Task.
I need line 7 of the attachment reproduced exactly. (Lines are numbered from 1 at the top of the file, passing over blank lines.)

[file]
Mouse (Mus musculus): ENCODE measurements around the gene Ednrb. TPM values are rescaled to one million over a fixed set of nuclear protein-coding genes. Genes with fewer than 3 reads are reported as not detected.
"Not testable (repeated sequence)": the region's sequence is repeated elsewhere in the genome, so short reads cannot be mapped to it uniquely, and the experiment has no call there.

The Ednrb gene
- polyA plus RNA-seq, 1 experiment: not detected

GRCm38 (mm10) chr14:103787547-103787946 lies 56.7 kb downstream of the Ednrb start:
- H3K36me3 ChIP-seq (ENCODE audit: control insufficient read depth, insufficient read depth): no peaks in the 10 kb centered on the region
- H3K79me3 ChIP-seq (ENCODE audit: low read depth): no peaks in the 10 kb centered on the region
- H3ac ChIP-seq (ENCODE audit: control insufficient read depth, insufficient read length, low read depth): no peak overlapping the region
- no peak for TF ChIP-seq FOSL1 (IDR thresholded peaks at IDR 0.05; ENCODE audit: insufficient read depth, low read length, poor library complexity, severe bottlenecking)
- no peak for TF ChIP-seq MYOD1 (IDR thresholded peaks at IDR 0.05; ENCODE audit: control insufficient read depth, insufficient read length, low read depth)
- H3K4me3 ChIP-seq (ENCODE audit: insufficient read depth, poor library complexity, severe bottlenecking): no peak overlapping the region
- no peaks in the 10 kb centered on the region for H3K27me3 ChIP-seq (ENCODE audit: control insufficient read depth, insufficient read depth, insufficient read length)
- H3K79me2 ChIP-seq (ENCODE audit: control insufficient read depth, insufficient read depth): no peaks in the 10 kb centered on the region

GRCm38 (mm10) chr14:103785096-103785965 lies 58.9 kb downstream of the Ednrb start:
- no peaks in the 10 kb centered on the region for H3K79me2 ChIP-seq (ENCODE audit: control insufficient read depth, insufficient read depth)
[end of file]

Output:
- H3K79me3 ChIP-seq (ENCODE audit: low read depth): no peaks in the 10 kb centered on the region